Thanks to my friend Rae, at powerfulwomenreaders for her post on Autism Acceptance Month/Autism Awareness Day. it reminded me that I wanted to post about this as well. Many of you may be aware that my grandson is on the Autism Spectrum and my BFF has a son, who is now a young adult, that also has autism. I was the principal at a school that had three classes of students with varying learning issues, many of them with autism. As you can see, this is something that is near and dear to my heart
A Few Facts About Autism
- Autism spectrum disorder now affects 1 in 68 children. Boys are nearly 5 times more likely than girls to be diagnosed with ASD.
- Autism spectrum disorder is one of the fastest-growing developmental disorders in the United States. ASD is more common than childhood cancer, diabetes and AIDS combined.
- In the late 1990s, the diagnostic title changed to reflect a more politically correct social environment. Now the proper expression is “people with autism or autism spectrum disorder”. (Carla here, I dislike when someone says my grandson is Autistic. He is a little boy with autism)
- Autism spectrum disorder is not degenerative. Individuals with ASD can continuously improve. They are most likely to improve with specialized, individualized services and opportunities for supported inclusion.
- Children and adults with autism spectrum disorder often care deeply but lack the ability to spontaneously develop empathic and socially connected typical behavior. Individuals with ASD often want to socially interact but lack the ability to spontaneously develop effective social interaction skills.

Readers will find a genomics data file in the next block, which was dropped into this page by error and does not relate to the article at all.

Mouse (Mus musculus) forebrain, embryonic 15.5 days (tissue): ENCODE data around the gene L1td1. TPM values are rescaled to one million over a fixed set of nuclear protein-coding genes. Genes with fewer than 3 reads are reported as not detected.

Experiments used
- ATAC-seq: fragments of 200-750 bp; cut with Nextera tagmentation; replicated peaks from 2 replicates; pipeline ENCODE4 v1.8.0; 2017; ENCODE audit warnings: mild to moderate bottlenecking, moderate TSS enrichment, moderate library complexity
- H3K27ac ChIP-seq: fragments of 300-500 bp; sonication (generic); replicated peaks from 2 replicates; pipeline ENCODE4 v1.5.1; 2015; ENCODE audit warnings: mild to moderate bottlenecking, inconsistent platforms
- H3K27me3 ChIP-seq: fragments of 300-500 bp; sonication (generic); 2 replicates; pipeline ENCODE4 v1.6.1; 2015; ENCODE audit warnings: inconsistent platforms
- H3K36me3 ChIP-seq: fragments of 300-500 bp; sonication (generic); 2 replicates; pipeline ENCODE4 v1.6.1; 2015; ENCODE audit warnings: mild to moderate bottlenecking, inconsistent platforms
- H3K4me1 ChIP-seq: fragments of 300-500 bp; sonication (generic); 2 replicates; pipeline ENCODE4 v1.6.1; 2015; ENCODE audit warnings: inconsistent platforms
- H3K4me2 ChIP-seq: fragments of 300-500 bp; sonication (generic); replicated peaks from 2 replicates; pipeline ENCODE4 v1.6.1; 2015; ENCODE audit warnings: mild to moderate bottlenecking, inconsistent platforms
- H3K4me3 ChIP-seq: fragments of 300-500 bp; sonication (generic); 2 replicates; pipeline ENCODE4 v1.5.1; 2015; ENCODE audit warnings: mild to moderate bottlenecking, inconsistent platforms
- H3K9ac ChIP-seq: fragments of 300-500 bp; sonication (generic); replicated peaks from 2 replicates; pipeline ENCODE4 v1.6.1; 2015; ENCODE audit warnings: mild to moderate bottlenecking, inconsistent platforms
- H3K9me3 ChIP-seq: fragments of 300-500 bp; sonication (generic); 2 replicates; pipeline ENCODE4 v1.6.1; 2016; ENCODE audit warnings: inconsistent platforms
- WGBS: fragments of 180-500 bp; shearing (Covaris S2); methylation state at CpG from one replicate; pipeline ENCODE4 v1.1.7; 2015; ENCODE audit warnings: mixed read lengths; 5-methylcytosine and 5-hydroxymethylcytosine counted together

- Co-morbid medical conditions in autism spectrum disorder are common and may include: allergies, asthma, epilepsy, digestive disorders, feeding disorders, sleeping disorders, sensory integration dysfunction, cognitive impairments and other medical disorders.
- Each child with autism spectrum disorder is a unique individual; people with ASD differ as much from one another as do all people. Children and adults with ASD may speak or interact with others. They may have good eye contact. They may be verbal or non-verbal. They may be very bright, of average intelligence or have cognitive deficits.
- Hyperlexia, the ability to read above one’s age or grade level in school, commonly accompanies autism spectrum disorder.
- Individuals with autism spectrum disorder may be very creative and find a passion and talent for music, theater, art, dance and singing quite easily.
- Many people with autism spectrum disorder are successfully living and working and contributing to the well being of others in their local communities. This is most likely to happen when appropriate services are delivered during the child’s educational years.
This Autism Awareness month (and every month), it’s important to recognize the need for positive representation in fiction, as well as the amazing impact that neurodiversity has on literature.
There are more and more books being written that have characters with autism. I have read some great stories that depict these characters very well. I wish I had kept a list of some of them. Instead, I went online and found a list. I am only including ones that I have read and rated four or five stars.
Bring Him Home by Nicole Trope
Eleanor Oliphant Is Completely Fine by Gail Honeyman
The Original Ginny Moon by Ludwig Benjamin
The Rosie Project by Graeme Simsion
Some Choose Darkness by Charlie Donlea
The Curious Incident of the Dog in the Night-Time by Mark Haddon
House Rules by Jodi Picoult
The Kiss Quotient by Helen Hoang
Come, Thou Tortoise by Jessica Grant
Rubbernecker by Belinda Bauer
Because You’re Mine by Rea Frey
There are so many more books that should be included in this list. I hope to post a list of children’s books later in the month.
If you have read a book that you would recommend that has a character with autism, please include it in the comments below.